Unknown fiddle ornament - “bow slide?”

Unknown fiddle ornament - “bow slide?”

So basically, years ago my only fiddle teacher showed me an ornament that I use extensively (no longer his student). However, I don’t know what it’s called, have never seen it notated and am unsure on how often I’ve even heard it. Basically, say you have G2AB. Instead of sliding with your 3rd finger from F# to G in one bow stroke, as per a typical slide ornament, it involves playing the F# and the G with your respective fingers (2nd and 3rd) in a single bow stroke, equaling the length of G2. Though perhaps with a bit more weight given to the G than the F. I am at work so I can’t post an audio example but I hope you know what I mean. It’s almost as if you’re adding a "delay" to the G note, or cutting it, but this time with a note below and not above which is what a cut always is. The G still rings out in the G2AB, but the F slightly "pushes" it for lack of a better description.

Anyone know what I’m referencing? What is it called? In any case I use it extensively, perfect way to spice up a lone X2 note.

Re: Unknown fiddle ornament - “bow slide?”

It’s a ‘hammer on’, used a lot in Scottish fiddle music, particularly where the fiddle is immitating pipe articulation.

Re: Unknown fiddle ornament - “bow slide?”

There are many names for it, no doubt.

@MarkM: ‘hammer-on’ suggests to me a very short lower note - akin to a ‘tap’ (‘pat’, ‘strike’ etc.) on wind instruments - articulating the main note. From pianoter’s description, I hear something more like the insertion of an extra melody note that delays arrival at the main note. This is something I do a lot, not only on fiddle - it is transferrable to any instrument as a stylistic feature. The classical (Italian) term is ‘appoggiatura’ (‘leaning note’) - there is, no doubt, a more idiomatic term in traditional music.

Ed. - Having watched the clip posted by Jim Dorans, the tutor uses the term ‘hammer-on’ to encompass both the short percussive grace note and the more leisurely movement from the lower note to the main note. She does not, however, go quite as far as making the lower note last a full quaver (1/8-note).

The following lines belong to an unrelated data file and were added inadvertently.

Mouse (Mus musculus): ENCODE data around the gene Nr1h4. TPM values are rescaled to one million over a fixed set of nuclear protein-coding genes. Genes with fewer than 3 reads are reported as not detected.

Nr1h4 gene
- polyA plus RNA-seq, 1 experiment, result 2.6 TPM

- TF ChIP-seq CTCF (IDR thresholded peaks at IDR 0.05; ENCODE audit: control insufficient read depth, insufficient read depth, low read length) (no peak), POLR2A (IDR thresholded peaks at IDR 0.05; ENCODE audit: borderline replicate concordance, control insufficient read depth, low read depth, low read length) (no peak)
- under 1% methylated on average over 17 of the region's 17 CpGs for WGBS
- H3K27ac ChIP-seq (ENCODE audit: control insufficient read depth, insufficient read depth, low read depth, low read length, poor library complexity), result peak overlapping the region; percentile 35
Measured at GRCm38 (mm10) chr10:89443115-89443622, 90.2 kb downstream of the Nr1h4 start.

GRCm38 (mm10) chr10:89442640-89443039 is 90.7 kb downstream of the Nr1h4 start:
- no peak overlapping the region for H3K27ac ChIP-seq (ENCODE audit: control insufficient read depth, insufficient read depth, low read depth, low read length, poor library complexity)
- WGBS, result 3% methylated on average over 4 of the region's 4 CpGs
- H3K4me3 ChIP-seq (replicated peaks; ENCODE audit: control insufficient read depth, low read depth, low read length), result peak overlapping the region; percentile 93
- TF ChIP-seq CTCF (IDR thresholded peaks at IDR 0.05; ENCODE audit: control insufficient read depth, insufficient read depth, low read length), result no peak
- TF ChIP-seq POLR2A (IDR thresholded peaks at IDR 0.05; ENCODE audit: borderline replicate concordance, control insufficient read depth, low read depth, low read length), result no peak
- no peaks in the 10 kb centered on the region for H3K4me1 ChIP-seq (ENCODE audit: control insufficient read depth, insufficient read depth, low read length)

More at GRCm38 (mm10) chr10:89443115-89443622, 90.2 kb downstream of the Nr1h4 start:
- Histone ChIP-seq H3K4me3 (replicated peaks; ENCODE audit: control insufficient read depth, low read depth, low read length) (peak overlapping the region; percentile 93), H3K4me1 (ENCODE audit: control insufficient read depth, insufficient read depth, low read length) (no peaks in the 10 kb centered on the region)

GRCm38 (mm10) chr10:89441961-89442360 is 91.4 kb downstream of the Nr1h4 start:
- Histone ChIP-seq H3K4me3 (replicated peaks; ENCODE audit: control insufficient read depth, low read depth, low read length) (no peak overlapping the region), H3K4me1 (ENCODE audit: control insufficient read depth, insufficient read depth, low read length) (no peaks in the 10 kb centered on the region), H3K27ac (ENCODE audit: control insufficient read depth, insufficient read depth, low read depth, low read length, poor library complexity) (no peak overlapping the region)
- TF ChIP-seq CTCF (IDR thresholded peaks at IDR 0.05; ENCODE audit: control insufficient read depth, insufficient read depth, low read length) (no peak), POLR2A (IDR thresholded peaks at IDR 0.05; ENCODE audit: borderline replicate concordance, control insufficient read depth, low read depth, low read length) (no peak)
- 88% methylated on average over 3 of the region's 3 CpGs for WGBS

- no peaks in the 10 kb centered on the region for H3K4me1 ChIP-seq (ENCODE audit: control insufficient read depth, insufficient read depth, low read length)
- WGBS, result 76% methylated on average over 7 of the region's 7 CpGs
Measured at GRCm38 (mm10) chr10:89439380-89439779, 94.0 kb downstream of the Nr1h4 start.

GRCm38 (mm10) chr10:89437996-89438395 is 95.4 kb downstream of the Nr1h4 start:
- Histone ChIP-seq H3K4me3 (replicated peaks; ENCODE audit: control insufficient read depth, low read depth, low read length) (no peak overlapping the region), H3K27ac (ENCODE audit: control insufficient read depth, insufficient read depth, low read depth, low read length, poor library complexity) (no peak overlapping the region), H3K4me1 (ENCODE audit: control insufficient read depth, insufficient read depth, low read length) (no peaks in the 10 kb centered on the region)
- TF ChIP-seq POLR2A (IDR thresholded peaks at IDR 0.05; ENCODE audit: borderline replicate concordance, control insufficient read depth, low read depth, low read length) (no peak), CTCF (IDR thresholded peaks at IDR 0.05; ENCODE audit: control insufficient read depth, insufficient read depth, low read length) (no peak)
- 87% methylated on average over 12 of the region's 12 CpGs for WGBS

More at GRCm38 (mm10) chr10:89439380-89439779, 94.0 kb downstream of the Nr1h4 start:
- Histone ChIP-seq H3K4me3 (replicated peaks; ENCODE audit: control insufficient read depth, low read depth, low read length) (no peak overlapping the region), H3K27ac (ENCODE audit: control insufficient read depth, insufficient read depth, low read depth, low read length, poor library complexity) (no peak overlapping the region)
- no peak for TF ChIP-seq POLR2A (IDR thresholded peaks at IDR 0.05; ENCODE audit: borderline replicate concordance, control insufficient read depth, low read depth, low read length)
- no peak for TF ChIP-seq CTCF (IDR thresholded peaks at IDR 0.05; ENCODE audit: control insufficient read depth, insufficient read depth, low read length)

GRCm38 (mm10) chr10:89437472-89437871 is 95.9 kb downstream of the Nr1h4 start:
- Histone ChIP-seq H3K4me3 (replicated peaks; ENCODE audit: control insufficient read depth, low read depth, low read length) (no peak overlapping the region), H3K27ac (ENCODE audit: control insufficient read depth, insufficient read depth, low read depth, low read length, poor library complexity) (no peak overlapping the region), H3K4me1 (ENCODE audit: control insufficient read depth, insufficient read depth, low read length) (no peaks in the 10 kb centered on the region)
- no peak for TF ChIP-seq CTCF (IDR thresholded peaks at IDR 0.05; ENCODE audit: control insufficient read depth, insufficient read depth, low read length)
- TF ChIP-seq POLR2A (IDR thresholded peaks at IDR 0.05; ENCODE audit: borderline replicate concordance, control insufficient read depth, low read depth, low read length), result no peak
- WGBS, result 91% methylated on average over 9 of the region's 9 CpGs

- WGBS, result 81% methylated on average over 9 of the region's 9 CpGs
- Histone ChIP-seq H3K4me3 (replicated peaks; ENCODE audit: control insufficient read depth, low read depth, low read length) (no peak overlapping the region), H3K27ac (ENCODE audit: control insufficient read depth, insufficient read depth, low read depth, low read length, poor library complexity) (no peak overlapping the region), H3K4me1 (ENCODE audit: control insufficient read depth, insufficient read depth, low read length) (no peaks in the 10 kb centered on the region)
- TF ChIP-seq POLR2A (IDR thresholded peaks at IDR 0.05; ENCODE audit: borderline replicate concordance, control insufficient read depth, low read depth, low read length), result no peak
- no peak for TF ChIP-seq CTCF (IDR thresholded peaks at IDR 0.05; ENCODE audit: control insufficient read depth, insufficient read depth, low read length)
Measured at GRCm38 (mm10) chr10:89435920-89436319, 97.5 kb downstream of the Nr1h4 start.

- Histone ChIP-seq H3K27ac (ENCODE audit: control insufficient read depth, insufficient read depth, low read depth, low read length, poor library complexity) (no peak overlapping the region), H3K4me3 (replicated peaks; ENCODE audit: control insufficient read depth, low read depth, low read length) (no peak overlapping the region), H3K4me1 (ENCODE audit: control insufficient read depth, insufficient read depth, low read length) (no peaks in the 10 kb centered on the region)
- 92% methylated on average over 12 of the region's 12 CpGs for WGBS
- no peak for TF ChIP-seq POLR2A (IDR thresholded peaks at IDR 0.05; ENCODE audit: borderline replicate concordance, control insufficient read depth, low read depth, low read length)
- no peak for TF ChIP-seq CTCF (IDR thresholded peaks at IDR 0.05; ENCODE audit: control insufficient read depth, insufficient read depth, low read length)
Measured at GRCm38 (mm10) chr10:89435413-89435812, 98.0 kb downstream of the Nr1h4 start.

Re: Unknown fiddle ornament - “bow slide?”

CMO, I think we are both envisaging the same thing, the lower note clearly sounded, then the extra finger added do give a ‘doowah’ effect loosely approximating to a slide. But the first note is always a grace - if it gets as long as a quaver then you are just playing two quavers slurred together. I assume the term ‘hammer on’ has been appropriated from guitar terminology.

Re: Unknown fiddle ornament - “bow slide?”

"…if it gets as long as a quaver then you are just playing two quavers slurred together"

Yes, that’s what I mean. It’s more of a melodic variation than an ornament, I suppose.

Re: Unknown fiddle ornament - “bow slide?”

As I recall from an Aly Bain workshop, he used the "Deil Amang The Tailors" (Amaj) as an example of this.

Assuming one note per bow, he would start it as E-G# G#A E-G# G#A , where the last G# had the accent, and was a ‘false’ note. The last G#A were played in the same bow.

He explained it in more detail, but he’s so softly spoken it was hard to catch all of it.

Re: Unknown fiddle ornament - “bow slide?”

Yes, Devil Amang the Tailors is a good example. To see it used more subtly Carol Anderson has a very pipey style. You’ll see her using it a lot here (most obviously on the last note of most phrases, but in a lot of other places too) along with some other pipe ornamentation like 3rd and 4th finger cuts.